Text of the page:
Every month we are featuring one the many wonderful pond sites supported by our Flagship Pond project. Thanks to a grant from the Heritage Lottery Fund, we are able to help the people caring for some of the best pond sites in the country, making sure their special plants and animals have a secure future.
This month People, Ponds & Water Project Officer for Southern England, Francesca Dunn, talks about the work we’re supporting at Inglestone Common, South Gloucestershire.Inglestone Common is one of only two sites in the UK for the endangered buttercup Adder’s-tongue Spearwort, so called because of the shape of its leaves. This plant thrives on the poached edges of ponds grazed by cattle, where the pond margins remain moist but free from water between June and September. Temporary ponds on grazed commonlands, which remain free from pollution, are an increasingly scarce resource in lowland England. Over time, the management at Inglestone has become unfavourable and in the last few years only a handful of plants have been recorded there. The site also supports three other priority pond species Fairy Shrimp, Tassel Stonewort, and Great Crested Newts.
A Flagship Group currently comprised of national experts, lead organisations and the site managers, South Gloucestershire Council, have developed a plan for the site, to reintroduce appropriate levels of grazing for Adder’s-tongue Spearwort and Tassel Stonewort, and remove dense scrub which is inhibiting germination, whilst retaining sufficient habitat for Great Crested Newts.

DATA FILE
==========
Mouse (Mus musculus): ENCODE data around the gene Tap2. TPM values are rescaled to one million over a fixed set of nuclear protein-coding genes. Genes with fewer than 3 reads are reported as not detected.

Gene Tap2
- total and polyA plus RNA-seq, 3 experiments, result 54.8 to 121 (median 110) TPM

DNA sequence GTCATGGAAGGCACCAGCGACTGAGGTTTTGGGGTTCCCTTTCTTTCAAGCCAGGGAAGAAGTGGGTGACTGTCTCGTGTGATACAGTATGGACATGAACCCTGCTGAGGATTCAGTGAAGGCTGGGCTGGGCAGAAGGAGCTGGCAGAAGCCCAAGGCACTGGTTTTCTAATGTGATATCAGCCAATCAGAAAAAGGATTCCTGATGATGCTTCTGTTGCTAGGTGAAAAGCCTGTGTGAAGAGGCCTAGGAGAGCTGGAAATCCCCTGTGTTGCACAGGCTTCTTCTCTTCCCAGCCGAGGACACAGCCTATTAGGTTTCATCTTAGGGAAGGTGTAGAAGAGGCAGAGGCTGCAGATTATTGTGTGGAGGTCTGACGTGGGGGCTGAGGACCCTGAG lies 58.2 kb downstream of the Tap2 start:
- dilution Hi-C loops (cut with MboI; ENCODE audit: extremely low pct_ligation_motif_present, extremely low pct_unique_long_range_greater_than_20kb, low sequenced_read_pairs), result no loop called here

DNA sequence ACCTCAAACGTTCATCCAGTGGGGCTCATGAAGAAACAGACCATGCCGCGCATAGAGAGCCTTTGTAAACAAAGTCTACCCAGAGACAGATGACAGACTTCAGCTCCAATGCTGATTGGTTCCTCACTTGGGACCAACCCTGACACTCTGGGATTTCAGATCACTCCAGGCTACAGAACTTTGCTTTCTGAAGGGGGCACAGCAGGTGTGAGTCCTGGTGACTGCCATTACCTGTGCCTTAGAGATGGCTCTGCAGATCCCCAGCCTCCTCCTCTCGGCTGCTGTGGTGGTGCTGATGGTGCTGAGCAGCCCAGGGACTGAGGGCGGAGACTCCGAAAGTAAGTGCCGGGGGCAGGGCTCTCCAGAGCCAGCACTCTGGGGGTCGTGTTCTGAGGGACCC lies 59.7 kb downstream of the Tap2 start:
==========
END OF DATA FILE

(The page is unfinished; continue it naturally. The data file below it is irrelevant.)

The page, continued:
The PPW Flagship Project with funding from the Heritage Lottery Fund and Valpak, has bought extra resources to the project. We have been able to fund work by the Millennium Seed Bank at Kew to cultivate seeds collected historically from Inglestone. This will provide material for reintroduction at the site. The current plan is to do three separate plantings the first one in April of the more forward of the autumn germinators, a second planting in May to include spring germinators, and a third in June. Each plant is capable of producing over 820 seeds in one year, with the largest plants able to produce 3080 seeds (Salisbury 1970). Under the new management regime the population should be restored to its former strength in no time!
The Flagship Project will also provide opportunities for the local community to get involved with the project. This year we’ll be running a series of local talks and site walks, and producing an information pack about the site to enthuse local people in the project and tell them about the range of ways they can get involved. We will also be offering training and mentoring by Richard Lansdown (the national expert for Adder’s-tongue Spearwort) to support a local group of volunteers who can undertake monitoring on the site.
If you are interesting in attending a walk or talk, or you have some time and would like to volunteer to monitor the site, please contact Francesca for further details on firstname.lastname@example.org